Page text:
US Missing Trade Opportunities In Central and Eastern Europe

DESPITE the national call for stronger competitiveness, United States policymakers are offering ambivalent support for American firms that need money and guidance to reach overseas markets.

Overshadowed by Europe's historical ties and proximity to Central and East Europe, American businesses are shrinking from promising trade and financial opportunities there.

Witness Uncle Sam's help in making Polish bagels and Hungarian cellular phones while Germany offers Prague a crucial chance to reduce its dependence on Russian energy with a Czechoslovak pipeline to German oil terminals.

A host of US government agencies help finance US projects and exports to the former communist countries. But the pace is slow, reflecting conflicting US government priorities, inadequate investment capital, and persistent US uncertainties about these new markets.

One government organization, the Overseas Private Investment Corporation (OPIC), issues political-risk insurance and financing for US companies investing in the developing world. In 1989, Secretary of State James Baker III waived the prohibition against allowing the federal agency to insure investments in "countries subject to the international communist conspiracy."

Today a vast new market is open for OPIC President Fred Zeder, who was at the White House on March 9 promoting OPIC's Eastern European work. Its accomplishments include a bagel bakery in Poland, as well as scores of other regional investments, such as food-processing plants, banks, a hotel, and Burger King restaurants. But the funds fall short of what is needed.

"For our worldwide operations, Congress authorizes $350 million per annum, but we have requests from US firms with projects for Eastern Europe three times that amount," Mr. Zeder told the Monitor.

The Bush administration recommends a higher ceiling for OPIC's annual budget, with an eye toward Eastern Europe and the former Soviet Union. But the lack of commitment from Congress has prevented OPIC from authorizing any additional capital, says Zeder. Corporate giants silent

Small and medium-sized businesses, not America's ailing corporate giants, have been the important contributors to economic growth in the past year. And some 30 percent of the companies filing for OPIC assistance are small firms, first-timers in international finance and trade. In 1991, OPIC financed deals that produced $2 billion in exports and created 40,000 jobs, Zeder says.

But, Bush administration officials lament privately, there is no concerted government policy that accompanies the rhetoric about "creating American jobs" and the constant reminders that US exports are essential to spur the nation's economic recovery.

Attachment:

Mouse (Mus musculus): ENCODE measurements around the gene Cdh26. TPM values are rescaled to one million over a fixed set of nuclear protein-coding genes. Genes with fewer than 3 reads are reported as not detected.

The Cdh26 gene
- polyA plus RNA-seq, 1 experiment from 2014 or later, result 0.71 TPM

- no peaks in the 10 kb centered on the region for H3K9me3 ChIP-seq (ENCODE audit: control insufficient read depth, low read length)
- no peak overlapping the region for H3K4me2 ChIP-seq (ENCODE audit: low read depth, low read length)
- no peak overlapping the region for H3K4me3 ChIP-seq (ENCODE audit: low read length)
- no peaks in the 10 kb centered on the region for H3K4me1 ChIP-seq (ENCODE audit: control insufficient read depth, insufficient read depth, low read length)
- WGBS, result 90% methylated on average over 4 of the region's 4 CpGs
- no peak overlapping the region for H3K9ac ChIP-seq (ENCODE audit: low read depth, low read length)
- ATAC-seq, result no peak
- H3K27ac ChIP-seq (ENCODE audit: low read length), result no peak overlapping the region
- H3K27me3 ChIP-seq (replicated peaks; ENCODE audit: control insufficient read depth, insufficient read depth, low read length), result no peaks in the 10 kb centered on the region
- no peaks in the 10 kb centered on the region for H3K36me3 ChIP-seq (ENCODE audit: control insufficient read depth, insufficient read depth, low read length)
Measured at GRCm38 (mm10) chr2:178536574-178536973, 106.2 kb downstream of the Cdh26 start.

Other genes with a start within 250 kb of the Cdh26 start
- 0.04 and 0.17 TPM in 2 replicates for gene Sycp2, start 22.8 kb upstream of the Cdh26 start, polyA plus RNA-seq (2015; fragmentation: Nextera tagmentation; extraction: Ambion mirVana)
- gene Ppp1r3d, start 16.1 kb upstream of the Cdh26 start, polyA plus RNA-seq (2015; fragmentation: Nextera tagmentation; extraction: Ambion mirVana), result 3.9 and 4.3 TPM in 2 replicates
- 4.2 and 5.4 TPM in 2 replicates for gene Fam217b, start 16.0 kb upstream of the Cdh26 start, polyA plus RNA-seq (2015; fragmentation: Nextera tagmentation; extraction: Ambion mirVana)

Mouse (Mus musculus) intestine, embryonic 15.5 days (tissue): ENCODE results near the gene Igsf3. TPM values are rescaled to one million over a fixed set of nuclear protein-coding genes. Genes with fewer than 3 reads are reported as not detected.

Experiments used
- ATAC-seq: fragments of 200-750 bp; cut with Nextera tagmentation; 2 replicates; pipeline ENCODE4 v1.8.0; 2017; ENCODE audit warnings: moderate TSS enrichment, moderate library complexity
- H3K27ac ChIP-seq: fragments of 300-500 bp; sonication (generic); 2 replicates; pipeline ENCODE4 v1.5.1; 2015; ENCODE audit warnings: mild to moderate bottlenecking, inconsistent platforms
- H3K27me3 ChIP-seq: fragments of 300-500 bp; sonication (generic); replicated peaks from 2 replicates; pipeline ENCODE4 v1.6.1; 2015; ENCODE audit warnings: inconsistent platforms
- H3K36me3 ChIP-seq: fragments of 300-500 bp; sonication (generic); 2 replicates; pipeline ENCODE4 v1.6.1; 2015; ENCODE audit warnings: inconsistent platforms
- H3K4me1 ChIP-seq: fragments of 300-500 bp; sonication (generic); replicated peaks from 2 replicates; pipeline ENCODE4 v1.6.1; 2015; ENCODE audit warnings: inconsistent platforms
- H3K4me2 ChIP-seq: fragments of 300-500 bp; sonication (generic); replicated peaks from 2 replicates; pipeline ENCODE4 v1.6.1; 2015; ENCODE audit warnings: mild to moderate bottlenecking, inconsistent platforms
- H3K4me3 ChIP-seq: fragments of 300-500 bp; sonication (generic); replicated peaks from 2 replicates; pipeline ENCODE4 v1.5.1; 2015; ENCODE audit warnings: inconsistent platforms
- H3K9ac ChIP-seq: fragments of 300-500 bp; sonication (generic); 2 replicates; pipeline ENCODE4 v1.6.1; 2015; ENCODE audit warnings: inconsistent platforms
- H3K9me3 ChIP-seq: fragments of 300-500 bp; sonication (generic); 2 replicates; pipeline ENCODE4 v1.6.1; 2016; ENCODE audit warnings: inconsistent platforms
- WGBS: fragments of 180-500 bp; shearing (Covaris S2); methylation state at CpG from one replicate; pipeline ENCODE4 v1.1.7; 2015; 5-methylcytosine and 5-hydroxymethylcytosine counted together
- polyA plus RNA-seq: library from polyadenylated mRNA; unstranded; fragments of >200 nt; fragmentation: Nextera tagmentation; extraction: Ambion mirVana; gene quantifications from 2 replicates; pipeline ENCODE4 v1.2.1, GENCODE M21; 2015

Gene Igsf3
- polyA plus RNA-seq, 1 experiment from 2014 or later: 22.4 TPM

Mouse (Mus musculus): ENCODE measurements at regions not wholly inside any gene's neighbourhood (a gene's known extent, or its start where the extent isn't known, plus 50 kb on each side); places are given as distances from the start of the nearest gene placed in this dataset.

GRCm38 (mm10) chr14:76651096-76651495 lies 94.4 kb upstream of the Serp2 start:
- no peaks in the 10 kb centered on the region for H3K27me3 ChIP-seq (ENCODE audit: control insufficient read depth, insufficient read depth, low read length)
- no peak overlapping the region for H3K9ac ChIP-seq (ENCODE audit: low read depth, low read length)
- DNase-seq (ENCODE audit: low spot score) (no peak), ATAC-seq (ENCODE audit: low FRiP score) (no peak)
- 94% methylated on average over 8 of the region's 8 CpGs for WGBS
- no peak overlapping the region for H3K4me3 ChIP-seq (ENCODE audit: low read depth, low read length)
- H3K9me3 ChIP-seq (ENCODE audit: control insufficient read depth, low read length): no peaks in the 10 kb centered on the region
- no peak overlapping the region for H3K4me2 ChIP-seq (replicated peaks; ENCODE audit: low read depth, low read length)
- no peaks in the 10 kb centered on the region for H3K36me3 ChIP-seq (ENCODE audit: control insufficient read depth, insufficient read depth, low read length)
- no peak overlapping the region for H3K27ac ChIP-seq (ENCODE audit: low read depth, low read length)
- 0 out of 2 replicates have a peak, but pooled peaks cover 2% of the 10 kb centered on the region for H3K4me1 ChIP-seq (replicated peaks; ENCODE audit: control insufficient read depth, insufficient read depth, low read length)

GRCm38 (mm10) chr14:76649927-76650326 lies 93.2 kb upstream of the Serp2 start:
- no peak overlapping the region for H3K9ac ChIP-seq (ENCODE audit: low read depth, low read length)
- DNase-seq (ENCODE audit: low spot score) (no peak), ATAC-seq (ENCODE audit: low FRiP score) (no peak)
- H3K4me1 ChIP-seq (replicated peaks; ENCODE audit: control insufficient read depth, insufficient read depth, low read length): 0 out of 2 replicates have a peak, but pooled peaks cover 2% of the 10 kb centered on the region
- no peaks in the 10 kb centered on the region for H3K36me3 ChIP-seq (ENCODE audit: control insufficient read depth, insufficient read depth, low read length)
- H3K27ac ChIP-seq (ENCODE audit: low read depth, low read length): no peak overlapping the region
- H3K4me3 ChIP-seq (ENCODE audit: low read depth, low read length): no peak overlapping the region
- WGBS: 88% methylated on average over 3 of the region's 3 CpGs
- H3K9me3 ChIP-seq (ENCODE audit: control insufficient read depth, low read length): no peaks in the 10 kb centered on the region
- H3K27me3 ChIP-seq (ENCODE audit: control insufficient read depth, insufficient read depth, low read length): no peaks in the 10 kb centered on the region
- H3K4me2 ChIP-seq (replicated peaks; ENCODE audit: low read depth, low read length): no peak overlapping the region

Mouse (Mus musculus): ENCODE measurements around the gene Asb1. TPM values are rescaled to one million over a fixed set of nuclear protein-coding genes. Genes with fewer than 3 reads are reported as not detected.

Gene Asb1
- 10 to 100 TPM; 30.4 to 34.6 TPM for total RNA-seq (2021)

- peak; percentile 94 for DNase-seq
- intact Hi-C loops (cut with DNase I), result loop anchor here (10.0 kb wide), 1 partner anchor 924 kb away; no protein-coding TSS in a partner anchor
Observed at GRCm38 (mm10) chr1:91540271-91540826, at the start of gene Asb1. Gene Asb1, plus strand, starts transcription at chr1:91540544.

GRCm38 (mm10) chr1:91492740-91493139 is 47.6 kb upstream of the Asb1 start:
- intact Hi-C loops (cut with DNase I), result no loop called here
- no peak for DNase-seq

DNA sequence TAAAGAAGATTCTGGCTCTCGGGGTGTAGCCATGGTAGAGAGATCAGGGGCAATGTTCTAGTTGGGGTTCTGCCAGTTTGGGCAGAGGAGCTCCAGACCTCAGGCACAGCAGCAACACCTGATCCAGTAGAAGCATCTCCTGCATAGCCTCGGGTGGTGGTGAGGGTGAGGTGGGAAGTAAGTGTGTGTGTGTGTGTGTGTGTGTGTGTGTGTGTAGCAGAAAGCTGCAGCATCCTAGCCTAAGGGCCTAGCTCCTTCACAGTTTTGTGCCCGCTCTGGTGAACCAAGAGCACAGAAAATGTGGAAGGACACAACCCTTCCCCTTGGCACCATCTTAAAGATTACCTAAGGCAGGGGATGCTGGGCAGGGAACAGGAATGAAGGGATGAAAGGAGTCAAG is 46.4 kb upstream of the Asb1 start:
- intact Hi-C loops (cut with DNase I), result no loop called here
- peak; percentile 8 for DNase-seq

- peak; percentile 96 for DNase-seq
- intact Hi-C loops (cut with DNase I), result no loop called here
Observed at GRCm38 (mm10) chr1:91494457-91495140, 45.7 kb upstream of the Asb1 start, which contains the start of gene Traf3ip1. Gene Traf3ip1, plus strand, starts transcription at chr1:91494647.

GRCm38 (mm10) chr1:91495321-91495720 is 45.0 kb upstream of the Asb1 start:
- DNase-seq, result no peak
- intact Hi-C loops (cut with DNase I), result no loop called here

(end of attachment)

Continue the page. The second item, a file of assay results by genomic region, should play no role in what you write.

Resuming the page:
This is a major problem for US companies, which are capital-poor compared to their Asian and European counterparts, says Jay Mitchell, an economist with PlanEcon Inc., a Washington-based firm that analyzes former Soviet-bloc economies. Given the massive corporate-debt buildup during the past 10 years, the on-going US recession, and tough banking regulations that restrict lending, US enterprises are hard-pressed to find ample funds for investment, says Mr. Mitchell. Difficult to compete

By contrast, European and Asian competitors, backed by their respective governments, are flush with funds and are aggressively pursuing markets for their goods and investments. "It's especially difficult to compete with Germany, the lead investor in the former Communist bloc," says Mitchell. The Germans are way ahead, he says, despite the strain of their $100 billion outlay for eastern Germany's economic restructuring.

Austria, Britain, France, and Italy are firmly rooted in Central and East European markets. South Koreans and Taiwanese have joined the Japanese as Asian suppliers of trade credits and start-up capital for the region.

"The US corporate community has publicized a couple of big deals in Eastern Europe," he says, but small and medium-sized American firms are not seizing opportunities like similarly sized European firms. "In five or 10 years it's going to be the medium-sized firms that make up most of the volume of investment in Eastern Europe," Mitchell says.

Joseph Fleig, a senior loan officer at the US Export-Import Bank, reports a slow "upswing" in applications from US exporters seeking ExImbank insurance and loan guarantees for Central and East European markets. US exporters must persist, says Mr. Fleig. "These markets have a thirst for American technology," he says. American producers can help quench it if they can avoid being squeezed out by West European competitors and scared off by slow-moving reforms.

Americans need more intelligence about prospective markets, says Zeder, and the commercial sections in US embassies must be better equipped to provide it. "Our best attache in Eastern Europe is at or below the European embassies' average," he says.

As a demonstration of Washington's commitment to promoting East European stability, the Bush administration points to the US role as the largest single shareholder in the World Bank and the International Monetary Fund. But the region can't count on endless support from these two global lending institutions.

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